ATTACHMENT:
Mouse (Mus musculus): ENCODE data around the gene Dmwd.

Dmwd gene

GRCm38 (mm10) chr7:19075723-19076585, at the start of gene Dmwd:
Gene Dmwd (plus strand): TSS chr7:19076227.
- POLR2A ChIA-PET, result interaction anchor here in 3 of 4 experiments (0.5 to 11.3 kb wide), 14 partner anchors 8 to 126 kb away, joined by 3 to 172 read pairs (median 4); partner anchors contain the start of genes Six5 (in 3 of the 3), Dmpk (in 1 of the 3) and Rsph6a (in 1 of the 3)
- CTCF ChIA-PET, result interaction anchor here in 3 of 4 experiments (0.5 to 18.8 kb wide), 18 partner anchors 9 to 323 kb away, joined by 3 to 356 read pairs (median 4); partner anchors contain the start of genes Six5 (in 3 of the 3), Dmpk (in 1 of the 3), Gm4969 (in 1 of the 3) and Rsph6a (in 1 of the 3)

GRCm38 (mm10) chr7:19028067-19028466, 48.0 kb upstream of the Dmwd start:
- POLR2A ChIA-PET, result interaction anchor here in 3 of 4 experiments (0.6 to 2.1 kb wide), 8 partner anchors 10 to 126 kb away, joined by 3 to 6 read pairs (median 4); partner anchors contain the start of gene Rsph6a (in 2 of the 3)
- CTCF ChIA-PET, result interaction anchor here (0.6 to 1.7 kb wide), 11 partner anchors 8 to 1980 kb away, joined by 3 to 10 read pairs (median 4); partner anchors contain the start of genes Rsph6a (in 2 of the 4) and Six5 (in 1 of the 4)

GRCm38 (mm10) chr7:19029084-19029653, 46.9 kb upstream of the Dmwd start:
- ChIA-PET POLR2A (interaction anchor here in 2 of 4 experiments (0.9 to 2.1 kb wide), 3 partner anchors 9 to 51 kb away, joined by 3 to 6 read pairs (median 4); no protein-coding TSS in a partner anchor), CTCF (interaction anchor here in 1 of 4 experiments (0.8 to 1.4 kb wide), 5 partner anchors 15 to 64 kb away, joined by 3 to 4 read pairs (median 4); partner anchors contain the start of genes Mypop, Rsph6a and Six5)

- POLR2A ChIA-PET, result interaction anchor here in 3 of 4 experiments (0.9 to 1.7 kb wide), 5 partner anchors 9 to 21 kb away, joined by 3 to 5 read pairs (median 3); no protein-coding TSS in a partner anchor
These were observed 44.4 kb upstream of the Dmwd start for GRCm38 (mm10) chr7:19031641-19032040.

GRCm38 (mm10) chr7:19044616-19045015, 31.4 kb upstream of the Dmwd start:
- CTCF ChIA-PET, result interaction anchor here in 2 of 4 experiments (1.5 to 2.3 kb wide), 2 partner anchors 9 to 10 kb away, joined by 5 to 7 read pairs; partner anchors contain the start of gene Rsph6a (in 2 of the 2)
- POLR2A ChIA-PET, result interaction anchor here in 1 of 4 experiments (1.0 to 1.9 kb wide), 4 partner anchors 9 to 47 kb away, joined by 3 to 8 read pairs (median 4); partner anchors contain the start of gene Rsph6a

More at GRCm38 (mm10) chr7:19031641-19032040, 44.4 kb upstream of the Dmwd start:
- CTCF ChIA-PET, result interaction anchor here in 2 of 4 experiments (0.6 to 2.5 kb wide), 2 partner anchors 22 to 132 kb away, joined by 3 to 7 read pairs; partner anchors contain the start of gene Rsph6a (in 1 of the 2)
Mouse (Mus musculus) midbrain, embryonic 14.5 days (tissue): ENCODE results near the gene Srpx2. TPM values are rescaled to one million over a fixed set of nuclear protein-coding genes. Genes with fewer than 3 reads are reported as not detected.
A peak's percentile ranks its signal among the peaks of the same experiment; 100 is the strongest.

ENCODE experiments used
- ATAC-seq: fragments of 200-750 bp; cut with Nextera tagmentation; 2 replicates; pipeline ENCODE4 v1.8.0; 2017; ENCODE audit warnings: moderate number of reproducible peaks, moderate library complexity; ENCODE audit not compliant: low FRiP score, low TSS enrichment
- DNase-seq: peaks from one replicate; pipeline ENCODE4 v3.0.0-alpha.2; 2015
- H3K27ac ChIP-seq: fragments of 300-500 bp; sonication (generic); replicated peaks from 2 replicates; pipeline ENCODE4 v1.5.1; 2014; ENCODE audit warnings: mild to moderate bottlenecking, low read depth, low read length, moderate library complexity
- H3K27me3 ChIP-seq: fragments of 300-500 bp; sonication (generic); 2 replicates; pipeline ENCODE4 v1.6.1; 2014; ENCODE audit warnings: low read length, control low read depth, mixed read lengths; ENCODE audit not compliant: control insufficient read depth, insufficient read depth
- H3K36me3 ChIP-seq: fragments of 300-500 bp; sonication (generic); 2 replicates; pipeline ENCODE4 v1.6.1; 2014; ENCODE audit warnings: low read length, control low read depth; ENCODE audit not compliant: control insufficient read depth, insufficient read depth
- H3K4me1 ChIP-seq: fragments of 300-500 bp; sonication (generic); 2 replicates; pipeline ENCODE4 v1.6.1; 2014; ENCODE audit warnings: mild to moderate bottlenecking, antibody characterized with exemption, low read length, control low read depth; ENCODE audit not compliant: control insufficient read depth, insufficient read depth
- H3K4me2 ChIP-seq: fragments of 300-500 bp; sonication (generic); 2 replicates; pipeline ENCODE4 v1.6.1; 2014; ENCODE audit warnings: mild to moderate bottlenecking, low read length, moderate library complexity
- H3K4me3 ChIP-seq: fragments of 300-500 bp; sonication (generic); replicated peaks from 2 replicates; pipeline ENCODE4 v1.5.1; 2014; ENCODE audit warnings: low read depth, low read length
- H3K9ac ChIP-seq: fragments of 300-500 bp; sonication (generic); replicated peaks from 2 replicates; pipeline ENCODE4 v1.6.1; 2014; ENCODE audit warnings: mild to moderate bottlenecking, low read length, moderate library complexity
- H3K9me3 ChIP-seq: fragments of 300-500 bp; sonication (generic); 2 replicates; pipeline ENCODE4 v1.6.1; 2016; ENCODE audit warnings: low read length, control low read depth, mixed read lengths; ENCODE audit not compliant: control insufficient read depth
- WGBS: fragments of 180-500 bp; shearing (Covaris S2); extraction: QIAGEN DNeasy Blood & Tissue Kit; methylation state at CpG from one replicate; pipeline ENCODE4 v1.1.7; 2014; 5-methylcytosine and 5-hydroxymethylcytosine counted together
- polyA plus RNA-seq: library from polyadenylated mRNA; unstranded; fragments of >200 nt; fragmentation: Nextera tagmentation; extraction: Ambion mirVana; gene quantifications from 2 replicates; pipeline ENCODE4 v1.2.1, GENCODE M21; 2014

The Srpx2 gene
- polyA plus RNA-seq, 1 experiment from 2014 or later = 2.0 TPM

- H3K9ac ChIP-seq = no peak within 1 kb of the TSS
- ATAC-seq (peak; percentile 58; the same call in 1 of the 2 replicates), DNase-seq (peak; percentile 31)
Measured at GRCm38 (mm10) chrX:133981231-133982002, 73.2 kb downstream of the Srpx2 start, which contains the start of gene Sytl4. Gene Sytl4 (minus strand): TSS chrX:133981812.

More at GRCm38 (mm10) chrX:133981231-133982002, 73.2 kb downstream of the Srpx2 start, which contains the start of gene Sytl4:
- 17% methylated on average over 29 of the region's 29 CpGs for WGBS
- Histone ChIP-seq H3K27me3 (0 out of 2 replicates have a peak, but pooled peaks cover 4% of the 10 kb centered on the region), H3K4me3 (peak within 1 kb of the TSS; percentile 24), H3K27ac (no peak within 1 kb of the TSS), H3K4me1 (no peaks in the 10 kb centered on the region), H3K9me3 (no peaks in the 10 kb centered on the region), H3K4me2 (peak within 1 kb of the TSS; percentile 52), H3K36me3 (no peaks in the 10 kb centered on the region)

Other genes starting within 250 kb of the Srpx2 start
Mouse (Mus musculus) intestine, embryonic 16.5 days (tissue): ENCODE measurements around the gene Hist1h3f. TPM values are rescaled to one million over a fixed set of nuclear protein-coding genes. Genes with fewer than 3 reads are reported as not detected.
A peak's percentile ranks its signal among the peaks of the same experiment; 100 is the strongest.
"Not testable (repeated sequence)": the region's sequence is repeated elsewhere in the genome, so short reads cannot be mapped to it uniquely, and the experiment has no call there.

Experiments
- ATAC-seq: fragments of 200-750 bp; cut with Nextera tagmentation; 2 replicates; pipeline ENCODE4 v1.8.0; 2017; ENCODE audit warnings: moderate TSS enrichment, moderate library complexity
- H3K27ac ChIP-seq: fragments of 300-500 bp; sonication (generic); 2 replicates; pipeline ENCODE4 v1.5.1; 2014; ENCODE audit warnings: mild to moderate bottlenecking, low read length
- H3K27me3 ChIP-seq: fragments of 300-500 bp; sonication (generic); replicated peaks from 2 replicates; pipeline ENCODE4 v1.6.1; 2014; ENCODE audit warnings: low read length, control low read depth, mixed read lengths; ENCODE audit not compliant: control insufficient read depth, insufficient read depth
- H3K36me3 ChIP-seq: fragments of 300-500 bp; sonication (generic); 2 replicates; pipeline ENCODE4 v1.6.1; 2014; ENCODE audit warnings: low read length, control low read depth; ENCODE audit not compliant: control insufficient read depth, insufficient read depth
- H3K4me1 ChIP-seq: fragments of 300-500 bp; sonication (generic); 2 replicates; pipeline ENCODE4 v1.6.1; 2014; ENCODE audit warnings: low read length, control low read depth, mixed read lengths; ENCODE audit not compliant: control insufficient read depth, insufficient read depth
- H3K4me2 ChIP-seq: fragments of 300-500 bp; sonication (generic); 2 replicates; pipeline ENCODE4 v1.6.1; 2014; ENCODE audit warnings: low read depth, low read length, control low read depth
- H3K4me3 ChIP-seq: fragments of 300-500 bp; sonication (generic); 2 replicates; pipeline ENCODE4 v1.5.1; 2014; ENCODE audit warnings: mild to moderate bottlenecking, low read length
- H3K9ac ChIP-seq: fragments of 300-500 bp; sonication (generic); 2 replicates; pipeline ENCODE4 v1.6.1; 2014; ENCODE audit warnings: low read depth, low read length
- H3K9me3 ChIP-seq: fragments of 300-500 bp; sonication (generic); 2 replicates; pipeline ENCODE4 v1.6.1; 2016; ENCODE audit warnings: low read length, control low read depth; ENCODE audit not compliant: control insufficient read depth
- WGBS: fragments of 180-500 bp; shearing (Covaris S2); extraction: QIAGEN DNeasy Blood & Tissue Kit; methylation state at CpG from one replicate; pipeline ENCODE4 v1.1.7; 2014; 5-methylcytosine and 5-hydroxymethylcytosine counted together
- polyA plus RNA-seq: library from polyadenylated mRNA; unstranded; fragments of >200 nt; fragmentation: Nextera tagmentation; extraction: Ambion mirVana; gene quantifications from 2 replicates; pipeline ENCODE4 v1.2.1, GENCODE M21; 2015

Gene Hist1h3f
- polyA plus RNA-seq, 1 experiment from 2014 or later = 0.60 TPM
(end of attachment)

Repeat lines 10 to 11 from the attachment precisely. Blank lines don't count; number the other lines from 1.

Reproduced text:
GRCm38 (mm10) chr7:19029084-19029653, 46.9 kb upstream of the Dmwd start:
- ChIA-PET POLR2A (interaction anchor here in 2 of 4 experiments (0.9 to 2.1 kb wide), 3 partner anchors 9 to 51 kb away, joined by 3 to 6 read pairs (median 4); no protein-coding TSS in a partner anchor), CTCF (interaction anchor here in 1 of 4 experiments (0.8 to 1.4 kb wide), 5 partner anchors 15 to 64 kb away, joined by 3 to 4 read pairs (median 4); partner anchors contain the start of genes Mypop, Rsph6a and Six5)